Have you ever sat in a meeting, squirming because you disagreed but were afraid to say so?
Of course you have. It’s scary to counter group opinions. That’s why it’s so hard to be a whistleblower against wrongdoing.
But even if we’re not talking about exposing big problems or crimes, it’s still not easy to speak up when you feel like the only one who isn’t on the same wavelength. We’re social animals. It’s simpler to go along, get along.
But Joseph Grenny and David Maxfield, behavioral scientists who style themselves as the BS Guys, have an interesting video on YouTube that shows how a counter opinion, if expressed politely, can have profound influence.
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The controlled experiment on the video deals with schoolchildren, but its results apply to adults as well. When one student dares to say that he may see things differently from the group, almost everyone else acknowledges that he’s right instead of going along with the group that was set up to promote the wrong answer.
“We have an innate fear of being shunned by valued groups,” the scientists say. “But, when you feel like you’re the odd person out, don’t stifle your concerns. Simply express them respectfully. It turns out this small dissent can provide powerful permission to the silent concern of others.”
In real life, some differing opinions are just plain nuts. Some malcontents will disagree as a matter of course.
More often, though, valuable input never gets shared because people don’t want to rock the boat or are afraid of being devalued or criticized.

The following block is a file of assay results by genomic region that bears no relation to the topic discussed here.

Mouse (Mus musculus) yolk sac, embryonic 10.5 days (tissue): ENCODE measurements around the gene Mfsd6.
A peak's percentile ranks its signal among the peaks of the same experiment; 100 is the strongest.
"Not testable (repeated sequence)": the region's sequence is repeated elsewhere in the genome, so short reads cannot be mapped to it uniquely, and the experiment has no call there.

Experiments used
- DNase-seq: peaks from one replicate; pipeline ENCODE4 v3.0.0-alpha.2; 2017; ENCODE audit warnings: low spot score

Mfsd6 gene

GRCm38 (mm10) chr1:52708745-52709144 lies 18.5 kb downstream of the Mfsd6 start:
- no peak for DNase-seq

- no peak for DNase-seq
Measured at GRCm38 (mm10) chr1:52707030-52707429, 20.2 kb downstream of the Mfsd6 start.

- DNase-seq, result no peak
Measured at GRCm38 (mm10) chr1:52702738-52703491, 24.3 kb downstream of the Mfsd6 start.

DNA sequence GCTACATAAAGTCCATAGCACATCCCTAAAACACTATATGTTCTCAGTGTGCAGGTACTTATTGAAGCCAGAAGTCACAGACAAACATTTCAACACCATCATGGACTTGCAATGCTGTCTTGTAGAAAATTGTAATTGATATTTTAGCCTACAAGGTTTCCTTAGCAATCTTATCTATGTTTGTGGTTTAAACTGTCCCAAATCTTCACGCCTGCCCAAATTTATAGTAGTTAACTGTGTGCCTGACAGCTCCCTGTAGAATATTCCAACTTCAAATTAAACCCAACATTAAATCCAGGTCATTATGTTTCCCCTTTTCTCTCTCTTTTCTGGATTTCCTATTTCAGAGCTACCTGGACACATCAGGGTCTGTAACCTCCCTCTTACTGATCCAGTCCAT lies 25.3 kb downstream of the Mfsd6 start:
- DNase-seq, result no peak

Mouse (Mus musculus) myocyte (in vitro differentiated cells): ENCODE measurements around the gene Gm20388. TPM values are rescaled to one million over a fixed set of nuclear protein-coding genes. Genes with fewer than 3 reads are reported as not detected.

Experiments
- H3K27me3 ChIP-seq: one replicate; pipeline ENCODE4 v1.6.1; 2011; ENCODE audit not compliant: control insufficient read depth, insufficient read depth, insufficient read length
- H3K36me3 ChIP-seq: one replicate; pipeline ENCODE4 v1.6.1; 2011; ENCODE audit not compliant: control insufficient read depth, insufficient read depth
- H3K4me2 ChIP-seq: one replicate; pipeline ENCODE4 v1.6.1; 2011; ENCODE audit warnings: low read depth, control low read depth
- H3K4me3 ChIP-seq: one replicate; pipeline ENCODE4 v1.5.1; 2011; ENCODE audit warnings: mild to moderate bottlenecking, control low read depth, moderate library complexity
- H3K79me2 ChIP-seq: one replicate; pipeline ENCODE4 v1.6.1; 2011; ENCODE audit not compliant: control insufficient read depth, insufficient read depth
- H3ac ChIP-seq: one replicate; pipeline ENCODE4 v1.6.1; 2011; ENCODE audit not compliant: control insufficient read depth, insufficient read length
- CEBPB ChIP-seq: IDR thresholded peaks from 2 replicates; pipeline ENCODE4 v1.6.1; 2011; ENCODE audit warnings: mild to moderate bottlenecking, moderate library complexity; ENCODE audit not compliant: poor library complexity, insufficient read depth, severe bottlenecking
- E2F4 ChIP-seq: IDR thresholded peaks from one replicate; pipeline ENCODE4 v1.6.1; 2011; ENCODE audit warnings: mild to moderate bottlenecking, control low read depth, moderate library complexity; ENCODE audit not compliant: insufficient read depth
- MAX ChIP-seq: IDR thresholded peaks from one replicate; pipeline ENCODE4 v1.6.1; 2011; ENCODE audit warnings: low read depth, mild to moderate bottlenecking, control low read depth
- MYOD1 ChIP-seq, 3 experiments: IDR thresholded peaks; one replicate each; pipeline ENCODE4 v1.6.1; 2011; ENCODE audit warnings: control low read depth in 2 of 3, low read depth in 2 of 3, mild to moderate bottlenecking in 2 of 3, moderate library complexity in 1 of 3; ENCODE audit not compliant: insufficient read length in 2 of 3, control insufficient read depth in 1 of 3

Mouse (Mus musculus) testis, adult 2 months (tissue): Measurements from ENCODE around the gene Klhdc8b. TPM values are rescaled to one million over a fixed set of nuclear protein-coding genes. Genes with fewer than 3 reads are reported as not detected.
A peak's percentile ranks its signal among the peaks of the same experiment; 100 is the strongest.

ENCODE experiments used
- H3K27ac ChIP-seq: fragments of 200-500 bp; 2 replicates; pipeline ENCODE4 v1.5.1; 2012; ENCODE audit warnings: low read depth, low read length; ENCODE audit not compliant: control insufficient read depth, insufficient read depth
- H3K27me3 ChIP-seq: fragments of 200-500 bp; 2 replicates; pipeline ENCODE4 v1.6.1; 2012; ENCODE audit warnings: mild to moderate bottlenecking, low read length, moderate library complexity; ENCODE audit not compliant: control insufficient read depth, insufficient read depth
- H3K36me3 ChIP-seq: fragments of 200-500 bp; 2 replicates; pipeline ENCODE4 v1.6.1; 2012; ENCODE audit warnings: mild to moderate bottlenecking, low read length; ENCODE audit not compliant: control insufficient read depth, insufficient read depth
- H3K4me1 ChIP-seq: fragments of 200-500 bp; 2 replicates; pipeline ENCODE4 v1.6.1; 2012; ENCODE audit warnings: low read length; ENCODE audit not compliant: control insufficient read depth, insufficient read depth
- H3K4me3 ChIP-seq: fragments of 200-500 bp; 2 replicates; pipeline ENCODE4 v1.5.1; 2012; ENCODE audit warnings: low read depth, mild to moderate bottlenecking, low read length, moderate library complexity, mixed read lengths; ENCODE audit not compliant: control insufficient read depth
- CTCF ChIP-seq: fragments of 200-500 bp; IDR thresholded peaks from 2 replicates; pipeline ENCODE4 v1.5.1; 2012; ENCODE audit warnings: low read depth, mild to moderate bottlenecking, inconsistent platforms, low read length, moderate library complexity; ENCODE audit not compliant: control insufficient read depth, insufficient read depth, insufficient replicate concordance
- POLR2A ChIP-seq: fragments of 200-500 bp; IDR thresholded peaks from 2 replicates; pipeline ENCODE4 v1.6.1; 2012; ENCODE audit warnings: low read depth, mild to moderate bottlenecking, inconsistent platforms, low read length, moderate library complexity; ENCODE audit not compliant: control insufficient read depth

Fear of dissent is especially powerful in a hierarchy when a course of action or position is coming from the top down. And it’s not always misplaced. Some dissent is met not only with a lack of support, but retaliation.
But Grenny and Maxfield emphasize that innovation and improvement rely on multiple sources of thought. The danger is if a shouting match or retribution develops.
The boy in the BS Guy’s video who dared to challenge group think used a helpful phrase: “I guess I saw it differently, but I think …”
It wasn’t just that others changed their answers to agree with his once he dared to disagree, but most of them mimicked his exact phrase as they changed their earlier answers. Then, as the opinion tide swelled, his cautious intro was dropped and responses were shorter and more forceful.
The scientists said experiments show that two-thirds of any group – regardless of age – goes along because of the potent power of social influence. They say we naturally are “social learners” who benefit from group wisdom and experience.
But the group isn’t always right. Or maybe it hasn’t yet looked at all the angles. Valued contributors politely, respectfully, don’t let social pressures overwhelm their better judgments.
There may be times when countervailing opinions need to be expressed privately to the boss, but there also may be value in giving the group permission to disagree by your example.
Diane Stafford, is a business writer at the Kansas City Star who covers workplace issues. Reach her at email@example.com.